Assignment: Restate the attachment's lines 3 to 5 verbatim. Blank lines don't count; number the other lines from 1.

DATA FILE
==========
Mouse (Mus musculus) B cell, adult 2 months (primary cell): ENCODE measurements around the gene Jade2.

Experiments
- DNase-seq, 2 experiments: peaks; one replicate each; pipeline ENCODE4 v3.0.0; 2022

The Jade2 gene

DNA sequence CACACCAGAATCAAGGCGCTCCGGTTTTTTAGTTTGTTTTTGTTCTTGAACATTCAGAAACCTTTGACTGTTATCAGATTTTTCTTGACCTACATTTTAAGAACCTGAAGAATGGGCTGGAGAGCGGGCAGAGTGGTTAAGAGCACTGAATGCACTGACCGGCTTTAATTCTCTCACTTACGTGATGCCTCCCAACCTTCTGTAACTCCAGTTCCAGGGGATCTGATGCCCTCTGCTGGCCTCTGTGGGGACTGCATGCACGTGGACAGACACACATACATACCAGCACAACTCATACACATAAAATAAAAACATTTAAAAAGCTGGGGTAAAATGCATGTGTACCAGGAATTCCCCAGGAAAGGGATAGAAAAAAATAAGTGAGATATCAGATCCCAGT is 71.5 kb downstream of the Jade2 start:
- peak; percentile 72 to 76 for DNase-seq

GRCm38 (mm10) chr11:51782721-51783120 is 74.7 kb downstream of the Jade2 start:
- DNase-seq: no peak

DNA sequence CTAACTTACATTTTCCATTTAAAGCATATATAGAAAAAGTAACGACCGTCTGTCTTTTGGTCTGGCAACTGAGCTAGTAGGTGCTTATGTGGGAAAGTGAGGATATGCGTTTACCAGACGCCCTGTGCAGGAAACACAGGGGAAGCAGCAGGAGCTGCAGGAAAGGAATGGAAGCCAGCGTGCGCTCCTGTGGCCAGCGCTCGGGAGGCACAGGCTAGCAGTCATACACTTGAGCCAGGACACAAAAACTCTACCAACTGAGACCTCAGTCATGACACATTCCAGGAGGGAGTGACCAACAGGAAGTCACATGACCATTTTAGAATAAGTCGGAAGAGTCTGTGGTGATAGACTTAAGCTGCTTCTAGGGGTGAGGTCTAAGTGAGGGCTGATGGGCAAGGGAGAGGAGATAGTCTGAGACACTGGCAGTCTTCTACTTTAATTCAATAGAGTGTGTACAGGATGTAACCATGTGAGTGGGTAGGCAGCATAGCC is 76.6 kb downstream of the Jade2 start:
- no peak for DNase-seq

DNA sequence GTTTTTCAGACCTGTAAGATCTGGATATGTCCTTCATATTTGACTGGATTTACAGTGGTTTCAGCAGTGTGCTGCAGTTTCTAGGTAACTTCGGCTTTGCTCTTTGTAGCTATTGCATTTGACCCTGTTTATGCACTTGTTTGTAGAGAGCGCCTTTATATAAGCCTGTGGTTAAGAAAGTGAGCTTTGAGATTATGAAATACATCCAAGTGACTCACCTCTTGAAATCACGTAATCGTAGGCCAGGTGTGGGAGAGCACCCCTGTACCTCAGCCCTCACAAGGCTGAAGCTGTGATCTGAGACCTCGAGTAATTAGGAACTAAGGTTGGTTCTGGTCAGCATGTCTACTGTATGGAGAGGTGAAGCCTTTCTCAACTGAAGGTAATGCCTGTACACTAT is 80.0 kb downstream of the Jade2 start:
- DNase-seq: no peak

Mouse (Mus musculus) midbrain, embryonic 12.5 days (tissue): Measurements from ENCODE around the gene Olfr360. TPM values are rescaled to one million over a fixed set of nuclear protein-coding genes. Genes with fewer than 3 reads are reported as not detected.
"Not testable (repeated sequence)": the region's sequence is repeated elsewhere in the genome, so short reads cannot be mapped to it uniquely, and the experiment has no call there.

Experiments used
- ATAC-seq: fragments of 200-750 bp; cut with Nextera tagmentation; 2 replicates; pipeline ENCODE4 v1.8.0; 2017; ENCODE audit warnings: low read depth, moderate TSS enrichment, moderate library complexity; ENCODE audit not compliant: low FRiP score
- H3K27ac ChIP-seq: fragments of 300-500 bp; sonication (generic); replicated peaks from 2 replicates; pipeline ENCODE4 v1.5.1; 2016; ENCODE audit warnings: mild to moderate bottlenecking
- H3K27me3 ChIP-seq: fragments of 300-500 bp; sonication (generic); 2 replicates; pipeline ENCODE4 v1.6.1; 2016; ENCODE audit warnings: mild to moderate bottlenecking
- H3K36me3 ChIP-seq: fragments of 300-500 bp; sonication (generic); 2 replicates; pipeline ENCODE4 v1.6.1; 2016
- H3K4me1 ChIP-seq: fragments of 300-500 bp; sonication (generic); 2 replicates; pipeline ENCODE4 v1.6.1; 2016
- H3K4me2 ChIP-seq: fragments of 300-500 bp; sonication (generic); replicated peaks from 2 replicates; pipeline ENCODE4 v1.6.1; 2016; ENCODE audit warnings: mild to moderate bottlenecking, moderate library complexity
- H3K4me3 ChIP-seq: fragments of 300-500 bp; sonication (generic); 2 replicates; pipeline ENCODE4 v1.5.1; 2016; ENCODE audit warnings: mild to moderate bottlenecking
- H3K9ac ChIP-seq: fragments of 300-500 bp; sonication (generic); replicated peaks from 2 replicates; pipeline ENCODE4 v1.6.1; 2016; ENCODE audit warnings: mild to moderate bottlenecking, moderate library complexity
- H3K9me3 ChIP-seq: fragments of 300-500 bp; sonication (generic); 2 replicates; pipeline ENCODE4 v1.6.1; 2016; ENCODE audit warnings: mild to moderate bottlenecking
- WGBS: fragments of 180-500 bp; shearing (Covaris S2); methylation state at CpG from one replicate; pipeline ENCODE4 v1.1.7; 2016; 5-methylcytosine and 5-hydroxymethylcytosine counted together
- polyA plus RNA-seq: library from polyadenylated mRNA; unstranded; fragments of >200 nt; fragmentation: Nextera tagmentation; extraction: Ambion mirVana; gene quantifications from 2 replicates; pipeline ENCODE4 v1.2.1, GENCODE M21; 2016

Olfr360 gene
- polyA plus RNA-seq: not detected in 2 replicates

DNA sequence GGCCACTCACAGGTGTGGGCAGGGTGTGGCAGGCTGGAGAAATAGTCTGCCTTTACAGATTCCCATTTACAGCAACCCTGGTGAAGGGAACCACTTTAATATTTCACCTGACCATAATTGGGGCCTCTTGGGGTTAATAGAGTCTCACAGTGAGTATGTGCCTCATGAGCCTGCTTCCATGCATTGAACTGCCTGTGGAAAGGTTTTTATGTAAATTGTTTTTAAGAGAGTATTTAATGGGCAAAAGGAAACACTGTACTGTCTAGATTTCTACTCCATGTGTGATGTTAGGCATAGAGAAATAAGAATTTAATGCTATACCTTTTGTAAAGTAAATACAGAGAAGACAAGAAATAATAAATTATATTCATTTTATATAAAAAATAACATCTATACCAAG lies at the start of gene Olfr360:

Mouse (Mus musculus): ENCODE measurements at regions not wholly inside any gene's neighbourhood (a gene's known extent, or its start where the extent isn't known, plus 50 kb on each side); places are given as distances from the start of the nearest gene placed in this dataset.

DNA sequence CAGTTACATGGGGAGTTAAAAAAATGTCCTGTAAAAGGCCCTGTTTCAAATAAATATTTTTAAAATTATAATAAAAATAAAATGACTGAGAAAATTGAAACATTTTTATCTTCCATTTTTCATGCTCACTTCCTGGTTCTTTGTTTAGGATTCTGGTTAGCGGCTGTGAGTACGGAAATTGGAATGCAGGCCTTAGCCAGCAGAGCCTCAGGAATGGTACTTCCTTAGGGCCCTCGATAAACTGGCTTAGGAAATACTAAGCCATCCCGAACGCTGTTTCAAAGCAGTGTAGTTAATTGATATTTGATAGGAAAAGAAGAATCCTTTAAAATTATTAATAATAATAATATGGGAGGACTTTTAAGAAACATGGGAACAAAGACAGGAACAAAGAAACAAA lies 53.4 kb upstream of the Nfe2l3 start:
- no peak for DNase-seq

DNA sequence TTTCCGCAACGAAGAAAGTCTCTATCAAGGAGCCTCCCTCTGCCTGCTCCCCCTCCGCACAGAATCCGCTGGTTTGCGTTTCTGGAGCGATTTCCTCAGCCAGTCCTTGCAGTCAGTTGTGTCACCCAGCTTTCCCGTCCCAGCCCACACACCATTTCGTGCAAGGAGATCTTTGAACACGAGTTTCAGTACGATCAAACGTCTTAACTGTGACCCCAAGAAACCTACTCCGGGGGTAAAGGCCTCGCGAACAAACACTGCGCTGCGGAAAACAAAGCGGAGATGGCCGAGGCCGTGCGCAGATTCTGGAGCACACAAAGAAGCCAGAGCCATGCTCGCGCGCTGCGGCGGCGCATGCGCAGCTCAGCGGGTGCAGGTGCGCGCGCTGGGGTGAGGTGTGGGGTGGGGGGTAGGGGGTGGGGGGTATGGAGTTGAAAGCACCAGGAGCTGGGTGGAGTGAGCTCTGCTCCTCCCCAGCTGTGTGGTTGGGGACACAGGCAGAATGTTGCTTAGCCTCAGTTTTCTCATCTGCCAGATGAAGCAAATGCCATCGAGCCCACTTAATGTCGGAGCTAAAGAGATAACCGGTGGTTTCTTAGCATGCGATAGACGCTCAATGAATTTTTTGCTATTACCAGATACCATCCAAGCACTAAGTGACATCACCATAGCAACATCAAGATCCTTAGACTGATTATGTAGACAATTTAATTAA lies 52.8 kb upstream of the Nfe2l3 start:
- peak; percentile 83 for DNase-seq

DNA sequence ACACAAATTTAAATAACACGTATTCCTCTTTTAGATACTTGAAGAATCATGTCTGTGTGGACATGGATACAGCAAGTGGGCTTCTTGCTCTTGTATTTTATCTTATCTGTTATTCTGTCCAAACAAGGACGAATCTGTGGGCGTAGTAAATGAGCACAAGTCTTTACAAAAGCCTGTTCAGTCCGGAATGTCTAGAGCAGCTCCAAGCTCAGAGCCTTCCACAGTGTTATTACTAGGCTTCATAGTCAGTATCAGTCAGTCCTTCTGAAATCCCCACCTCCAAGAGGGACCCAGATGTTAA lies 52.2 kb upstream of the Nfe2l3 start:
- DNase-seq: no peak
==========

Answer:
- DNase-seq, 2 experiments: peaks; one replicate each; pipeline ENCODE4 v3.0.0; 2022

The Jade2 gene

DNA sequence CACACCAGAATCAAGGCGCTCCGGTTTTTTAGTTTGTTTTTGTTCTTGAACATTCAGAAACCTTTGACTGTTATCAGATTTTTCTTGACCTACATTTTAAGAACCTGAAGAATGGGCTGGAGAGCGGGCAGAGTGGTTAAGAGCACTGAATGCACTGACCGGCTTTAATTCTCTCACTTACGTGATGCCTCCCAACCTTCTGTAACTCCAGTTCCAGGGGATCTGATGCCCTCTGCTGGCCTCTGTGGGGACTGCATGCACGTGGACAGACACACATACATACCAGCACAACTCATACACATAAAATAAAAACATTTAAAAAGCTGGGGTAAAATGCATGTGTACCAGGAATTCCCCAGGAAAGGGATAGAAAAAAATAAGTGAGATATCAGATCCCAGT is 71.5 kb downstream of the Jade2 start: